We are now officially into summer, although it doesn’t feel like summer with all the downpour of rain we’ve been having lately.
My poor flowers are literally drowning, but looking on the bright side it’s so nice to have the countryside so green again.
Last week four delegates from our Branch 93 attended the B.C. Old Age Pensioners Convention celebrating their 80th year. It was held in Agassiz with 10 board members, 39 delegates, 29, guests and two proxies in attendance.
The B.C. OAPO was established in 1932 and incorporated in 1937. This was the first organized group of senior citizens in North America.
They are non-political and non-sectarian. The aims and objectives were to protest the rights and interests of old age pensioners and prospective pensioners and to endeavor to secure and maintain fair and just legislation to enable them to maintain their dignity and self-respect as pioneer citizens of Canada.
We continue this practice on behalf of all senior citizens about concerns expressed by our members in the form of resolutions submitted to annual conventions.
Retiring president Fred Coates gave a report on many current concerns of our members and all seniors. He mentioned some of the controversial changes to the proposed Bill C-38: increasing the qualifying age of pensioners and GIS to 67; capping the federal contribution to universal health care service, weakening food safety inspection by the Canada Food Inspection Agency, reducing environmental assessments of major projects including the proposed pipeline from the Alberta oil sands to Kitimat, the free trade deal that the federal and B.C. governments are putting together called CETA with unbelievable issues included to reduce our Canadian rights and sovereignty, to name a few concerns.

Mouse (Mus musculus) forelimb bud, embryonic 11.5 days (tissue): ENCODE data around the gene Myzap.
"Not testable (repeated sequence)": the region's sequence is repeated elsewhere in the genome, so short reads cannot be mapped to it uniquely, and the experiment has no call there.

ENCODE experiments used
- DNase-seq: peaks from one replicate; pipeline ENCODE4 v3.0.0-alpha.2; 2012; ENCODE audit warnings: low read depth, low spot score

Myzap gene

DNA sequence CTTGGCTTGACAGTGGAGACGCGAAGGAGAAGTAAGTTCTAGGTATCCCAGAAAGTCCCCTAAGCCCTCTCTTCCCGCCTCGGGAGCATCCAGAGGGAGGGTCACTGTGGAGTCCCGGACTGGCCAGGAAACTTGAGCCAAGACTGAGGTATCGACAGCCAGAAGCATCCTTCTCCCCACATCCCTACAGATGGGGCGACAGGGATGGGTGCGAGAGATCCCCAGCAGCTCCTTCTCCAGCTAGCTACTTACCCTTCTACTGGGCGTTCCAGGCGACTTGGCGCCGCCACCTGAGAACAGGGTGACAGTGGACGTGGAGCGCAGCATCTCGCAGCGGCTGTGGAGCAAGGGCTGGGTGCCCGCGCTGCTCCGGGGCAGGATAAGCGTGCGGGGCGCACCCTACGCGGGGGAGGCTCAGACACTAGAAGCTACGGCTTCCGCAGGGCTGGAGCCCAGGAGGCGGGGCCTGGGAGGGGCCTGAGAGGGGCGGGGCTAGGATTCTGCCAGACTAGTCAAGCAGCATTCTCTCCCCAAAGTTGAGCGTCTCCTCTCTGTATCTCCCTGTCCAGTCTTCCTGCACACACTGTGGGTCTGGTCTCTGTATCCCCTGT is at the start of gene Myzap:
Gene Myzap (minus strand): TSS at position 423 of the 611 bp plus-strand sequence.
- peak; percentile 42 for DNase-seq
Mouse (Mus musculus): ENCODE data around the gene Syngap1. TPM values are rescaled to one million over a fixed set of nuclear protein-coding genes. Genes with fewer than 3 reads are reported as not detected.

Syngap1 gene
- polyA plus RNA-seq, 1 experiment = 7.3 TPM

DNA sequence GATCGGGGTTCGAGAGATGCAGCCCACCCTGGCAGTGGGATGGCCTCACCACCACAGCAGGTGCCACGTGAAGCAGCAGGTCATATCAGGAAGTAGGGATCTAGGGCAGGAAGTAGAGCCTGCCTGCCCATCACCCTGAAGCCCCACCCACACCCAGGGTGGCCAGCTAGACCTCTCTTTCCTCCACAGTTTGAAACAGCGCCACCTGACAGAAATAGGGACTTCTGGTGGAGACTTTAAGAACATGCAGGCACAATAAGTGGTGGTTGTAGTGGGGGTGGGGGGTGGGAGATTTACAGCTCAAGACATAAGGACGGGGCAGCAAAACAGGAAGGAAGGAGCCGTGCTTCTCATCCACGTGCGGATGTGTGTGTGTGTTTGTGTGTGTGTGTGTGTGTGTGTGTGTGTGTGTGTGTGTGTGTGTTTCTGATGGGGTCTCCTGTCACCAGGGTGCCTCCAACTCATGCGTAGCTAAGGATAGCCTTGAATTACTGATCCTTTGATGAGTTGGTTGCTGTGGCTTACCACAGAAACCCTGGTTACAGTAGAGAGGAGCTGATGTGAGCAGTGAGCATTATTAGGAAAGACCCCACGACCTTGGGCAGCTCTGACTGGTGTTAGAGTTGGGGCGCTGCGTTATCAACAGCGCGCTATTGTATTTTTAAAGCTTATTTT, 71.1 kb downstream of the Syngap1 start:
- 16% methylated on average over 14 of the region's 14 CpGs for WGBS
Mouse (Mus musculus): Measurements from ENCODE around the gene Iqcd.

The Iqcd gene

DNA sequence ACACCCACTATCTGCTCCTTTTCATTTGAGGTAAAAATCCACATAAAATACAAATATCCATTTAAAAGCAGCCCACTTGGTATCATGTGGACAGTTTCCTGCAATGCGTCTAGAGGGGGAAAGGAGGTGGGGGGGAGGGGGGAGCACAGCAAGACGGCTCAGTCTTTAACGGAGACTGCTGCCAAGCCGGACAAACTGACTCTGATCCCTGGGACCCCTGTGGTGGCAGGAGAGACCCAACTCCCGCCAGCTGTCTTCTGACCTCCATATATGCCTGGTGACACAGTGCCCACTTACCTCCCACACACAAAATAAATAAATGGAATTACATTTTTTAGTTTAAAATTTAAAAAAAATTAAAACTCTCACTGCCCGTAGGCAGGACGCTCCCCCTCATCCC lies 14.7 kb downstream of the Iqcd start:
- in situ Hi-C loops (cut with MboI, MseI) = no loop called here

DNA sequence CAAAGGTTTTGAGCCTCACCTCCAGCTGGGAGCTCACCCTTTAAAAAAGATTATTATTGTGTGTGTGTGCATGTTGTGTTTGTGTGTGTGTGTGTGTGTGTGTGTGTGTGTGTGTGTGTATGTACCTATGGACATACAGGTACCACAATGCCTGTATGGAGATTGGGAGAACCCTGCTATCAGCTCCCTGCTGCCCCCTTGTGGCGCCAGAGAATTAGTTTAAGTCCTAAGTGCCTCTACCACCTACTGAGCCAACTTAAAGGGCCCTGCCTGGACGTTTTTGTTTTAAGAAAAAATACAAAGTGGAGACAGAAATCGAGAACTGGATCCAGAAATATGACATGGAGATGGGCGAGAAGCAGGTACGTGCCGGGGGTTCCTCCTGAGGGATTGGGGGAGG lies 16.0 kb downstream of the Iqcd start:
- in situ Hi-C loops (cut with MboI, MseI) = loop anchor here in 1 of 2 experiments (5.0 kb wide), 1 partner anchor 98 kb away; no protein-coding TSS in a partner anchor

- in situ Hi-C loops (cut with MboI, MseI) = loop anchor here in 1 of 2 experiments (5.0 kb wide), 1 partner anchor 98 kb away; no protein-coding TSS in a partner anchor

B.C. ombudsman Kim Carter, author of Best of Care: Getting it Right for Seniors in B.C., gave a detailed talk on her report which was very interesting and concerns all seniors.
Two workshops were put on by the Council of Senior Citizens Organizations. Sheila Pither spoke on advance care planning and advance directives, explaining the importance of having representative agreement, drawn up.
Sylvia McLeary spoke on aging and memory covering the causes and the risk factors to be aware of. Guest speaker on the second day was Art Kube, president of Council of Senior Citizens Organizations (COSCO). He gave an interesting talk on recruiting new members to our branches. COSCO will be having their convention the first week in October for seniors interested in attending.
Our Branch 93 delegates felt that this B.C. OAPO convention was one of the best conventions held in recent years. The OAPO Branch 93 Williams Lake will host the 2014 B.C. OAPO convention.
Our branch will be celebrating its 50th anniversary in 2014.
The OAPO Br. 93 will not have a meeting in July or August.
The next monthly meeting will be on Sept. 13 at 2 p.m. at the Seniors Activity Centre. Until next time, remember, today is the oldest you’ve ever been, yet the youngest you’ll ever be, so enjoy this day while it lasts.